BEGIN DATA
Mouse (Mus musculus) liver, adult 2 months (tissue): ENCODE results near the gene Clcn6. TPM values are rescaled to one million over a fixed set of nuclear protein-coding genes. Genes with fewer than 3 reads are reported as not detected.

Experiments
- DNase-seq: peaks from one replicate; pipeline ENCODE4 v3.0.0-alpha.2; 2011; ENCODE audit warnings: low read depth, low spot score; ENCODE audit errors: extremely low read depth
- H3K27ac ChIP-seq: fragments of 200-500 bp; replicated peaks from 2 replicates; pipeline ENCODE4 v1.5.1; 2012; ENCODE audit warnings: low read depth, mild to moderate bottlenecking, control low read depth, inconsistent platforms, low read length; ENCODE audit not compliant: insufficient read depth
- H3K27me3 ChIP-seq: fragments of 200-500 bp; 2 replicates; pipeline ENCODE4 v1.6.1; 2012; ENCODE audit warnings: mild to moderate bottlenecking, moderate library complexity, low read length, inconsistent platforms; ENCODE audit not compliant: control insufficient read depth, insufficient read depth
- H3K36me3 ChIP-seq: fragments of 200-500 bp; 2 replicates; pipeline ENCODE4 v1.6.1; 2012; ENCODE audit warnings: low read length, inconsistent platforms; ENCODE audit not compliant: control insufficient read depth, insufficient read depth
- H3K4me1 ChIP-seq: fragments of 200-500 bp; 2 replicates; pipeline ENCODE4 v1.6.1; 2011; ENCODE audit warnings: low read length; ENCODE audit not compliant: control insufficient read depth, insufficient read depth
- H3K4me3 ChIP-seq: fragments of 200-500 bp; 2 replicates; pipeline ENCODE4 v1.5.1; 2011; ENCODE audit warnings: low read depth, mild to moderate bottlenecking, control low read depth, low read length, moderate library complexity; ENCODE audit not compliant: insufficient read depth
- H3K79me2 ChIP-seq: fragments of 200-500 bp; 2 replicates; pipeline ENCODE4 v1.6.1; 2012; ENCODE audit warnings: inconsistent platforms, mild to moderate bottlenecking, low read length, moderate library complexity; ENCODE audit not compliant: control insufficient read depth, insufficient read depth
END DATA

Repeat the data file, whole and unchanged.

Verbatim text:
Mouse (Mus musculus) liver, adult 2 months (tissue): ENCODE results near the gene Clcn6. TPM values are rescaled to one million over a fixed set of nuclear protein-coding genes. Genes with fewer than 3 reads are reported as not detected.

Experiments
- DNase-seq: peaks from one replicate; pipeline ENCODE4 v3.0.0-alpha.2; 2011; ENCODE audit warnings: low read depth, low spot score; ENCODE audit errors: extremely low read depth
- H3K27ac ChIP-seq: fragments of 200-500 bp; replicated peaks from 2 replicates; pipeline ENCODE4 v1.5.1; 2012; ENCODE audit warnings: low read depth, mild to moderate bottlenecking, control low read depth, inconsistent platforms, low read length; ENCODE audit not compliant: insufficient read depth
- H3K27me3 ChIP-seq: fragments of 200-500 bp; 2 replicates; pipeline ENCODE4 v1.6.1; 2012; ENCODE audit warnings: mild to moderate bottlenecking, moderate library complexity, low read length, inconsistent platforms; ENCODE audit not compliant: control insufficient read depth, insufficient read depth
- H3K36me3 ChIP-seq: fragments of 200-500 bp; 2 replicates; pipeline ENCODE4 v1.6.1; 2012; ENCODE audit warnings: low read length, inconsistent platforms; ENCODE audit not compliant: control insufficient read depth, insufficient read depth
- H3K4me1 ChIP-seq: fragments of 200-500 bp; 2 replicates; pipeline ENCODE4 v1.6.1; 2011; ENCODE audit warnings: low read length; ENCODE audit not compliant: control insufficient read depth, insufficient read depth
- H3K4me3 ChIP-seq: fragments of 200-500 bp; 2 replicates; pipeline ENCODE4 v1.5.1; 2011; ENCODE audit warnings: low read depth, mild to moderate bottlenecking, control low read depth, low read length, moderate library complexity; ENCODE audit not compliant: insufficient read depth
- H3K79me2 ChIP-seq: fragments of 200-500 bp; 2 replicates; pipeline ENCODE4 v1.6.1; 2012; ENCODE audit warnings: inconsistent platforms, mild to moderate bottlenecking, low read length, moderate library complexity; ENCODE audit not compliant: control insufficient read depth, insufficient read depth